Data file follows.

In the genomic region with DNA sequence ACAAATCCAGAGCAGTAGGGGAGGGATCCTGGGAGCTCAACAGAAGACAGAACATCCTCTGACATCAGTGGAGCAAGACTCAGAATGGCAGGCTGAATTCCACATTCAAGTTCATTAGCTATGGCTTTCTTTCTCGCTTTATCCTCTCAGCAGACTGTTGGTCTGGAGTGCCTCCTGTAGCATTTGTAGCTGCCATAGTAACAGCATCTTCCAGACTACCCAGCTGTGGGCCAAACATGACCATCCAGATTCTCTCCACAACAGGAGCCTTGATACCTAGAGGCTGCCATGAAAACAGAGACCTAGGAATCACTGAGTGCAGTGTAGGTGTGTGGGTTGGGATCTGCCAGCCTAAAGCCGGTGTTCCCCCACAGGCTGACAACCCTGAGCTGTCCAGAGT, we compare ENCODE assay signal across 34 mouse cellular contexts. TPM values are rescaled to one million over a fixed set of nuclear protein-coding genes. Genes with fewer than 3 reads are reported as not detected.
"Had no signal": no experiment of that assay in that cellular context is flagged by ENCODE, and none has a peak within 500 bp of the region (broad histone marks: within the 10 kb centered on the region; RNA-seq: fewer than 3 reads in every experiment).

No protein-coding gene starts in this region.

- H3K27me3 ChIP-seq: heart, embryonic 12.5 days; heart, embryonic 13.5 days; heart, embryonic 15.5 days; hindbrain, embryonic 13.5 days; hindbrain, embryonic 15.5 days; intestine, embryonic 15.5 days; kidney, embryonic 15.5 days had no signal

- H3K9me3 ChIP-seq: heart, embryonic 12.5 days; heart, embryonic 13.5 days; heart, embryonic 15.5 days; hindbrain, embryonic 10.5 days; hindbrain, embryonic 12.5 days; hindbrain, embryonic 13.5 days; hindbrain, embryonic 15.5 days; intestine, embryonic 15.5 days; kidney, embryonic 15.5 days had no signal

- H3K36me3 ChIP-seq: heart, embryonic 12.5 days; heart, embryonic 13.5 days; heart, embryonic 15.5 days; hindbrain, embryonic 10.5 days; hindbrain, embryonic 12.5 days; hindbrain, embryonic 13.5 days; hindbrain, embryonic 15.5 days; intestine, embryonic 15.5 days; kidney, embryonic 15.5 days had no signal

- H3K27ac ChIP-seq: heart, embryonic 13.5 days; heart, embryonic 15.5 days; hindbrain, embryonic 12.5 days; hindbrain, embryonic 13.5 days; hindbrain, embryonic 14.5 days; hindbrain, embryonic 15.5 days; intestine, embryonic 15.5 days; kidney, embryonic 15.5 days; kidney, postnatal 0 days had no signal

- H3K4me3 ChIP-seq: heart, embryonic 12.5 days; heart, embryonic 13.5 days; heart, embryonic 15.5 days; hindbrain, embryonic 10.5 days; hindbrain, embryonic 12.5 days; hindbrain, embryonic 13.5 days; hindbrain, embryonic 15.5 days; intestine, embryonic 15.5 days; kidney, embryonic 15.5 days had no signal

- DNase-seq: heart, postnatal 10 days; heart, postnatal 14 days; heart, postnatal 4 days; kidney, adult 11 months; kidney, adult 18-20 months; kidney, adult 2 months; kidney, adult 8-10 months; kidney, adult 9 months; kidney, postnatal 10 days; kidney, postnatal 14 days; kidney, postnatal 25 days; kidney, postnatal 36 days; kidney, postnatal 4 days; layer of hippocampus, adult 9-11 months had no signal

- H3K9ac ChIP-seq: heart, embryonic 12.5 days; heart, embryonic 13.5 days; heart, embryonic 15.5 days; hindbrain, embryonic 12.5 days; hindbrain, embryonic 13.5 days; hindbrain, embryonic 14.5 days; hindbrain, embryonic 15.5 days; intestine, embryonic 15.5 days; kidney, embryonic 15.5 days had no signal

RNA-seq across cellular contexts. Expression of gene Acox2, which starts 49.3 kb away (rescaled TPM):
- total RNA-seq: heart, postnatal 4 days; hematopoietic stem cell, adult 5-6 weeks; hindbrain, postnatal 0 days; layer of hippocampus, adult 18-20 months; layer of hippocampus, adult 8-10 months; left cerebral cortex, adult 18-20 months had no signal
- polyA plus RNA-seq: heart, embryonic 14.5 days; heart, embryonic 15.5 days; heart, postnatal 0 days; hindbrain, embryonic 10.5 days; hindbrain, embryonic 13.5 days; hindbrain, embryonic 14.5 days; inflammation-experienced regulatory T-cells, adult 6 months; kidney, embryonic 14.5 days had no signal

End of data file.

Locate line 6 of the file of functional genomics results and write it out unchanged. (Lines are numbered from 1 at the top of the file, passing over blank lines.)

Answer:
- H3K36me3 ChIP-seq: heart, embryonic 12.5 days; heart, embryonic 13.5 days; heart, embryonic 15.5 days; hindbrain, embryonic 10.5 days; hindbrain, embryonic 12.5 days; hindbrain, embryonic 13.5 days; hindbrain, embryonic 15.5 days; intestine, embryonic 15.5 days; kidney, embryonic 15.5 days had no signal